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This article was written on 26 May 2010, and is filled under 4. Activities.

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Visit the historic sites of the Caribbean

On your next cheap all inclusive Caribbean vacation, make sure to visit some of the most famous historic site from the Caribbean. Caribbean History reads like a movie – brutal conquests, deadly plagues, bloodthirsty pirates, epic sea battles, slave revolts, and violent revolutions. From the 16th century until the early 19th century, the Antilles witnessed bitter wars between European powers for territory. Having exterminated the Native tribes, the Europeans established vast sugar cane plantations and imported African slaves to work the fields under harsh conditions. The Caribbean as we know it today is a result of this turbulent past, and history buffs will love the numerous museums and historic sites.


Christiansted, United States Virgin Islands This historic town is located on a bay about midway along the north shore of St. Croix, one of the main islands composing the US Virgin Islands, and during the 18th and 19th century, served as an economic center. Sugar, rum, and molasses were traded here. Today the 2½ century of Danish influence on the city’s architecture are clearly visible, and many of the buildings date from the 18th century. For more information, visit www.usvitourism.vi.

Fort Christiansvaern in Christiansted U.S. Virgin Island of St. Croix

Fort Christiansvaern in Christiansted on the U.S. Virgin Island of St. Croix

picture : St. Croix in the U.S. Virgin Islands

Kurá Hulanda Museum, Curaçao Housed in a restored 18th-century village, the Dura Hulanda Museum is one of the most fascinating and largest museums in the Caribbean. An exhibit reveals in dramatic form the dark history of slavery, with real and recreated slave quarters and a gut-wrenching replica of a slave-ship hold. The museum also contains artefacts from West African empires, examples of pre-Columbian gold, and Antillean art.

Nelson’s Dockyard, Antigua One of the major historic sites of the eastern Caribbean, Nelson’s Dockyard National Park is the only Georgian naval base still in use, a perfect place for history buffs and nautical nuts alike. The dockyard was used by English ships as a refuge from hurricanes, and as a headquarter for privateers, pirates, and marine commanders, including Admiral Nelson. You can learn more about the history of the site at the Dockyard Museum, which contains ship models, mock-ups of English Harbour, displays on the people who worked there and typical ships that docked, silver regatta trophies, maps, prints, antique navigational instrments, and Nelson’s very own telescope and tea caddy.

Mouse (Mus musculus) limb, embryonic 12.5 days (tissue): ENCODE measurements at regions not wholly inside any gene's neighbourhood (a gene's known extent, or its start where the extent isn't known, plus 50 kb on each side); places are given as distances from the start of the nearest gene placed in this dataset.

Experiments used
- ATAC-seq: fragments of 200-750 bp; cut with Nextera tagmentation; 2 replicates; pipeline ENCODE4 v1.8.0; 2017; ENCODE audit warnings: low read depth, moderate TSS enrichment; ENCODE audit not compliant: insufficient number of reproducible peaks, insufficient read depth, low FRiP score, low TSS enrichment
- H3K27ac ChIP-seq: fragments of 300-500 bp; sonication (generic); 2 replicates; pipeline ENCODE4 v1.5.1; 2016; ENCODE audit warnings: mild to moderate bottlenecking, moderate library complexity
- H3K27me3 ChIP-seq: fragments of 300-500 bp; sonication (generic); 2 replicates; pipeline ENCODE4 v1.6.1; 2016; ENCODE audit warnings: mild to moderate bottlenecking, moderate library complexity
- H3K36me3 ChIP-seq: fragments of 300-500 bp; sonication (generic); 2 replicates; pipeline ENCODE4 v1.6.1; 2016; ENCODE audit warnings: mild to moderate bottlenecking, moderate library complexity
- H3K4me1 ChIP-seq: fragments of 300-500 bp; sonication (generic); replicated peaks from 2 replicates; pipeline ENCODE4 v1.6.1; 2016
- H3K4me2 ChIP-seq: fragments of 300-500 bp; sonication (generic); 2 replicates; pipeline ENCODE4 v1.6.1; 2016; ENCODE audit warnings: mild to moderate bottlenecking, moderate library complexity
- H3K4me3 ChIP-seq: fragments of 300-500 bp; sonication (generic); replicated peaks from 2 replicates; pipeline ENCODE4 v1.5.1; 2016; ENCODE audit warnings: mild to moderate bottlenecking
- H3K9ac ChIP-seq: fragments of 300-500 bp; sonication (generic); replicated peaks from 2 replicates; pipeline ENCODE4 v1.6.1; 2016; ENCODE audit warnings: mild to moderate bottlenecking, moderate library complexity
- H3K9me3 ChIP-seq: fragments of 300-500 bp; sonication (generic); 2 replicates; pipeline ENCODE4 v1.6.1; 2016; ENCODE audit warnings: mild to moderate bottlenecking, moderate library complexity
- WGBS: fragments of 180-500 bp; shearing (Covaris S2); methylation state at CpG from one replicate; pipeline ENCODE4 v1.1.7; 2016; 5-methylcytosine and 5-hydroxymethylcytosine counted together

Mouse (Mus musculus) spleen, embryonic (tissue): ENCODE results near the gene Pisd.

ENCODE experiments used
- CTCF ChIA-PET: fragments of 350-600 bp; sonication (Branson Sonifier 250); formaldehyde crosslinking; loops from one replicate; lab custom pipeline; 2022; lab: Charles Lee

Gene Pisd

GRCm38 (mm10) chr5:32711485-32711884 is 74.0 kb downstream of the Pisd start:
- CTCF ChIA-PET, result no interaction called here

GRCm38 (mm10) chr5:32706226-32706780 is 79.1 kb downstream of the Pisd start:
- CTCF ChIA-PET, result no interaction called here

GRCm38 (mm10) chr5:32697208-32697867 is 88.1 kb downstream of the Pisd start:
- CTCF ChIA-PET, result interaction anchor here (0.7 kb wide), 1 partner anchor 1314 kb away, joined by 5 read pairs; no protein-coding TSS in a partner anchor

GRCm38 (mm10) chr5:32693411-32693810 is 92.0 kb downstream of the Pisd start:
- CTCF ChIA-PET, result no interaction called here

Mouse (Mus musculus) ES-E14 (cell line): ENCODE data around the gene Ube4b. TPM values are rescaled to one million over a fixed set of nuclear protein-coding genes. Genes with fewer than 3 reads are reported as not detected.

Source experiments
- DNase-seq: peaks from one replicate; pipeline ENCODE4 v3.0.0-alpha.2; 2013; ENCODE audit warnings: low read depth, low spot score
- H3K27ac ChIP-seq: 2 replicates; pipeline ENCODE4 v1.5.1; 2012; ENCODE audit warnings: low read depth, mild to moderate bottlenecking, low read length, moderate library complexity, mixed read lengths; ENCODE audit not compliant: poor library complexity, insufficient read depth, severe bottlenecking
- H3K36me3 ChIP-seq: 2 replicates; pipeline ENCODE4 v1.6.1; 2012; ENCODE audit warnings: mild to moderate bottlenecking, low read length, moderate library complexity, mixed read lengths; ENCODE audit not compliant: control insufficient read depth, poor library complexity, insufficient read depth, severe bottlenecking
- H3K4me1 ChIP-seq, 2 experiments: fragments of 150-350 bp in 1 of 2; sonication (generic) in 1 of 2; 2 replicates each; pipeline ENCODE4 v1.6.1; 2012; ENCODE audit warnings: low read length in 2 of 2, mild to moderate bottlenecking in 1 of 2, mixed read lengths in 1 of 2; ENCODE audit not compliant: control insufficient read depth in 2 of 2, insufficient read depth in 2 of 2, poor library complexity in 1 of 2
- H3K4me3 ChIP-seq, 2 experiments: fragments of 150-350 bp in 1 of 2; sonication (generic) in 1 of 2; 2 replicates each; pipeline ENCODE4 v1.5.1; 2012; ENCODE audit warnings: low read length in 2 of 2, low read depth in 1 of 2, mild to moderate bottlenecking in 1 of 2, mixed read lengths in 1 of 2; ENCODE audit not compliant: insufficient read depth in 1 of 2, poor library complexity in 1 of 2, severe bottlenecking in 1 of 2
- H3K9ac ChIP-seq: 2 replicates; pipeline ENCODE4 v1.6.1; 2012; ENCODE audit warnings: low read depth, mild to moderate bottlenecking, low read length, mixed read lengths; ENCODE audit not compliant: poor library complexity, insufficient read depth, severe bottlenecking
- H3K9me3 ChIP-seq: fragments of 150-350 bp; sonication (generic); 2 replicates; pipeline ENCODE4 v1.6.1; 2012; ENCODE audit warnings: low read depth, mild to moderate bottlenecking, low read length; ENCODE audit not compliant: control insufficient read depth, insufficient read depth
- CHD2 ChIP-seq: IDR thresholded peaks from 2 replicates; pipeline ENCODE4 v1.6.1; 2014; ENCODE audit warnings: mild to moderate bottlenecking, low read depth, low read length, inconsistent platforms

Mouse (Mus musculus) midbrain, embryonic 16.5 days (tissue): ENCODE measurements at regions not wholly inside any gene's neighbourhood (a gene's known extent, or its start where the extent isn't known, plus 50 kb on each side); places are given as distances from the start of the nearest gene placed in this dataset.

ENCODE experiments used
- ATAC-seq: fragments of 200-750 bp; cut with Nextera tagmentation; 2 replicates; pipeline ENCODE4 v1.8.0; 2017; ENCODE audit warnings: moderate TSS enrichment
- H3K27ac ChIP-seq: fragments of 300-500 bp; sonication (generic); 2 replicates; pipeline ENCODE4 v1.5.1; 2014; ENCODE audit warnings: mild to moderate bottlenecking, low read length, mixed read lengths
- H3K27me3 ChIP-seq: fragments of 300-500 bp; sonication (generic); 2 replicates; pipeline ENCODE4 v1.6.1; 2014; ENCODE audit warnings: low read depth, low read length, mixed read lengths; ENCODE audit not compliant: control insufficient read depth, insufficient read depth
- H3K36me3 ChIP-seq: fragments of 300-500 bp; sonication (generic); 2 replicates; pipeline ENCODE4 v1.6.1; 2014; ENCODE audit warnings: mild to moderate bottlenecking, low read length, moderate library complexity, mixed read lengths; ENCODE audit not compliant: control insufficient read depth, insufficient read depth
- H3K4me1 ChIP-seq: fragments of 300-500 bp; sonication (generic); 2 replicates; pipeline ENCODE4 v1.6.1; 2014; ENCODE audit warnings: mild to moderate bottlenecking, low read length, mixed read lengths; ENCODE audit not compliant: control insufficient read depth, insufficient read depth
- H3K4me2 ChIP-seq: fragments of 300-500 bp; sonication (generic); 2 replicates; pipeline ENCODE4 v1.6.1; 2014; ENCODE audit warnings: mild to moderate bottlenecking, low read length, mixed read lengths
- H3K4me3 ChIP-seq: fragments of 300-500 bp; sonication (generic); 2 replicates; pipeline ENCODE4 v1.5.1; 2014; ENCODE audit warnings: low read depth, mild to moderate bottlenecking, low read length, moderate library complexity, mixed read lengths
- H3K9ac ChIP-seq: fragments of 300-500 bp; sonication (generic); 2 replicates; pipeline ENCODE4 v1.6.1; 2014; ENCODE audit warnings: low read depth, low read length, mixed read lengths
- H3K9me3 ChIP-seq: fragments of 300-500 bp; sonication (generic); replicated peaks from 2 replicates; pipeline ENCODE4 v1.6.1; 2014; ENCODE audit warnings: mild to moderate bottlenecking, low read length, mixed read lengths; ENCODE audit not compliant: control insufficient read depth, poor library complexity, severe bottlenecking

Rose Hall and the Appleton Estate, Jamaica Built in the 1700s by John Palmer, this famous home plantation may well have been the greatest of greathouses in the West Indies. Today it’s notorious less for its architecture than for the legend surrounding the wife of the builder’s grandnephew, “Infamous Annie” Palmer. As the story goes, Annie learned voodoo from a Haitian sorcerer and took slaves as lovers, killing them in their sleep when they bored her. She was eventually murdered herself, and Jamaican claim that her greathouse is haunted.

Santo Domingo’s Zona Colonial, Dominican Republic Tourism in the Dominican Republic is blooming. The first Spanish settlement in the New World, the Zonal Colonial was listed as a World Heritage site in 1990 by UNESCO. The “city of firsts” boast the first cathedral, monastery, university, customs house and hospital in the Americas. As you follow the 12 blocks of historical streets, you can easily picture the old city as it was when the first European settlers arrived here. There is plenty to keep history buffs here, including museums, forts and historical buildings dating back to the time of Christopher Columbus’ arrival in 1492.

So, on your next cheap all-inclusive Caribbean vacation, book a tour and learn about the history of the Caribbean.

By Michael Young.

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